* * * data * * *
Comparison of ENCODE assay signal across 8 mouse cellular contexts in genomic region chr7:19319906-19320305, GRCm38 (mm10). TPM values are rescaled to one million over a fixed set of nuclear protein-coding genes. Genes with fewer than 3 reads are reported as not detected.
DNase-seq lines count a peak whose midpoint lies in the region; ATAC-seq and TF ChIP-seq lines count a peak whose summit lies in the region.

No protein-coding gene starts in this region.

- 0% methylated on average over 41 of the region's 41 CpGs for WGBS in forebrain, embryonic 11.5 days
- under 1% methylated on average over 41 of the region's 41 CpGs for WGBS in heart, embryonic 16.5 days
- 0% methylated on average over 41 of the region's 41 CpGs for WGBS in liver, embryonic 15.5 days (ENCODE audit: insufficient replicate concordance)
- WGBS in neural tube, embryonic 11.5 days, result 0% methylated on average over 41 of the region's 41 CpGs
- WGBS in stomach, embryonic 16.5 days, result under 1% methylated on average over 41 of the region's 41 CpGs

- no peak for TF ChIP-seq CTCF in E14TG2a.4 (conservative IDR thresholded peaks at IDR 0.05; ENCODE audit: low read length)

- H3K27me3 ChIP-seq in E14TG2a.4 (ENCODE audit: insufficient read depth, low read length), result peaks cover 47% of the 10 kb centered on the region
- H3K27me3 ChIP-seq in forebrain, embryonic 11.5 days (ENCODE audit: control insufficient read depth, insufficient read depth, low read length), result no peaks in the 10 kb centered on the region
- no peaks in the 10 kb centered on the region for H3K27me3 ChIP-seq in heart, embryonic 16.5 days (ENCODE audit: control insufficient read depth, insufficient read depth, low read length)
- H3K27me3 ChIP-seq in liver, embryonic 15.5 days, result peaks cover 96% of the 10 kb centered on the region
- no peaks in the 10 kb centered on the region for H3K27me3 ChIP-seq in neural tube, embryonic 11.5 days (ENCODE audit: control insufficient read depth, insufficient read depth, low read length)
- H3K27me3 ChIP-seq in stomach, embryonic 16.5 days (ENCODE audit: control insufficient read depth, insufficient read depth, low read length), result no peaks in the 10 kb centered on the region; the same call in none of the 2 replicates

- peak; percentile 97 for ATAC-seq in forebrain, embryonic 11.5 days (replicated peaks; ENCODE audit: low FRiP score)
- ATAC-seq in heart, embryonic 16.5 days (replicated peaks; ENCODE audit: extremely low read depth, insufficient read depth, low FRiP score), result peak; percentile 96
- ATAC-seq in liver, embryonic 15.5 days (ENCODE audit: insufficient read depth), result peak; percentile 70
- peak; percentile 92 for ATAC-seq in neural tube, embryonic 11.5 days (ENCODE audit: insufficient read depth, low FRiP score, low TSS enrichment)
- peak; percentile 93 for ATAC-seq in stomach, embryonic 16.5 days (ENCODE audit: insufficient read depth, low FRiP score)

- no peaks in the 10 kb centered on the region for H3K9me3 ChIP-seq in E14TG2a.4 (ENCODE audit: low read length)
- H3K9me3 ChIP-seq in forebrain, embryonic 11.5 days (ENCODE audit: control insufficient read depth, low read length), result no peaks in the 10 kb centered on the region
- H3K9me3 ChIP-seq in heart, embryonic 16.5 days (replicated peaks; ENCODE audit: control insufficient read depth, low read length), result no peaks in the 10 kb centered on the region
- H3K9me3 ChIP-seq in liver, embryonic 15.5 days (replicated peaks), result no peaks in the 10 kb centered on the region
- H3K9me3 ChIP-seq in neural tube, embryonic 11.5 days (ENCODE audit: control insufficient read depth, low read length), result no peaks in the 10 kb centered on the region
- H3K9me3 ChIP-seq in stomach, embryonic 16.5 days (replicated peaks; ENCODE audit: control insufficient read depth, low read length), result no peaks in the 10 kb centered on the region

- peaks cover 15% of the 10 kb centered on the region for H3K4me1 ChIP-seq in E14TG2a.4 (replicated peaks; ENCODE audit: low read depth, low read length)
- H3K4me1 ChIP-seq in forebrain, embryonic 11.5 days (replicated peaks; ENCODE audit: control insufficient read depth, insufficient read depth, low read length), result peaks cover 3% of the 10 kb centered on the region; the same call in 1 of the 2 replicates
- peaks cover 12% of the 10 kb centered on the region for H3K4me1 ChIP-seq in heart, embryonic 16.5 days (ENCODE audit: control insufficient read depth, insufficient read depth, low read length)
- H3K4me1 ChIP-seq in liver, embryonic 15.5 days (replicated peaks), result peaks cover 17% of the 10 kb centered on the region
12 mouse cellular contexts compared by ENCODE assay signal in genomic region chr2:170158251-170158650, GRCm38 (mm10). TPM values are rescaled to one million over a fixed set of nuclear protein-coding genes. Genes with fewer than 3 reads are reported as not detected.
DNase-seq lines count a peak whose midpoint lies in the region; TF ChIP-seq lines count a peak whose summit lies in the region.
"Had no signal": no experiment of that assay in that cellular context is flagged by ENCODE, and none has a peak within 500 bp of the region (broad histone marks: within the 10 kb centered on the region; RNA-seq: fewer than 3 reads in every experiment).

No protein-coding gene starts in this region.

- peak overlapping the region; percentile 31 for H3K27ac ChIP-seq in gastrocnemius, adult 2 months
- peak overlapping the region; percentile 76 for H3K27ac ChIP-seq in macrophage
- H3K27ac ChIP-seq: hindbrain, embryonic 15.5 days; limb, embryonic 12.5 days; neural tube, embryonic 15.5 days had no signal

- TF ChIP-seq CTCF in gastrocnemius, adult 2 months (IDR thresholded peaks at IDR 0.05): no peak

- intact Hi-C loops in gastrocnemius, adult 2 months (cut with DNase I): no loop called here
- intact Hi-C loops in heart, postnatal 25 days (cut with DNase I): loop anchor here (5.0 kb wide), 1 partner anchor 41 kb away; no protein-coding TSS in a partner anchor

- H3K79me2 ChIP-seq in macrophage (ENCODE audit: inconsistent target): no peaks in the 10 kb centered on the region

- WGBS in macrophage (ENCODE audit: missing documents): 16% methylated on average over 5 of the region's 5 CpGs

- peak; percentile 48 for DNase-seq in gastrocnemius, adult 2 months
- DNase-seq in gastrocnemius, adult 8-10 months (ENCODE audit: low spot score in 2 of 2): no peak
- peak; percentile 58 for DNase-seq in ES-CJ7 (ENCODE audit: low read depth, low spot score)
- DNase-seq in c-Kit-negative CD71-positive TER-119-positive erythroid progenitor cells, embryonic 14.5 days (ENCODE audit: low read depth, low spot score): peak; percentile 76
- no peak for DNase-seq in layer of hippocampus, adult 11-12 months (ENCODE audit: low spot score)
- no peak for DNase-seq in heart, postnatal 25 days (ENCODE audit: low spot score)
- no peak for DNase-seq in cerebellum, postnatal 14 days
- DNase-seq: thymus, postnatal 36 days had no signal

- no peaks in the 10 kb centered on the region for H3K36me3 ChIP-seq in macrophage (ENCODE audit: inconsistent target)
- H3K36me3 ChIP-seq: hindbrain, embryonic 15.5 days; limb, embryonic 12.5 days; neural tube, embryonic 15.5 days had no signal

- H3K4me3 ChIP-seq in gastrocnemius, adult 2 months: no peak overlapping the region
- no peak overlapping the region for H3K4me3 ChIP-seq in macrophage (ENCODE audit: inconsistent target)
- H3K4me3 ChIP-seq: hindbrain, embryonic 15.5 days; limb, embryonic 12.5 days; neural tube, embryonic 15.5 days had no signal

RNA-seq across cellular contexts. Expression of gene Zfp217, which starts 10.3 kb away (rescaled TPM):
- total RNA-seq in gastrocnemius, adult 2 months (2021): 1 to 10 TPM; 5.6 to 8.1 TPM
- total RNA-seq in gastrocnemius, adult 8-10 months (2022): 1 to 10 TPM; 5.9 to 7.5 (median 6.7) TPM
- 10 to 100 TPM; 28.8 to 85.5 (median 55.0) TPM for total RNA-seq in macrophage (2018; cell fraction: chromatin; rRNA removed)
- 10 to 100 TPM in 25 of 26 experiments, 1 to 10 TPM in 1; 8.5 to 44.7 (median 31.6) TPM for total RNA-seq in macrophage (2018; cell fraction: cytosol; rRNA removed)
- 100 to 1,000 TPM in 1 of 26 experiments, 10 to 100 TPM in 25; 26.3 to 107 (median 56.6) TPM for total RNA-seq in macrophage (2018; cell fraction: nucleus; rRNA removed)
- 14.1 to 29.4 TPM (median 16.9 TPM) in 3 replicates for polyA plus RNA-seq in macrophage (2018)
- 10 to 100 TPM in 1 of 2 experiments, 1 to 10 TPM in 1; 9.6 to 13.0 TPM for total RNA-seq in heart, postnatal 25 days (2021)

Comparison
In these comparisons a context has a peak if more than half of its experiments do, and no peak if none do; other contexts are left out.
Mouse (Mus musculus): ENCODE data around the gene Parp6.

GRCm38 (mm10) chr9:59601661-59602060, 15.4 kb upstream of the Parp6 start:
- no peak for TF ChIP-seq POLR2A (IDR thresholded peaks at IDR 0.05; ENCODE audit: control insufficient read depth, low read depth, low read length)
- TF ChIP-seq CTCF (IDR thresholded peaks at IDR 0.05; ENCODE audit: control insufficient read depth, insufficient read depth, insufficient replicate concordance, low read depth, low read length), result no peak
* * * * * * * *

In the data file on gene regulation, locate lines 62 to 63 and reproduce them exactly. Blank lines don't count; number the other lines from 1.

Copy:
- 14.1 to 29.4 TPM (median 16.9 TPM) in 3 replicates for polyA plus RNA-seq in macrophage (2018)
- 10 to 100 TPM in 1 of 2 experiments, 1 to 10 TPM in 1; 9.6 to 13.0 TPM for total RNA-seq in heart, postnatal 25 days (2021)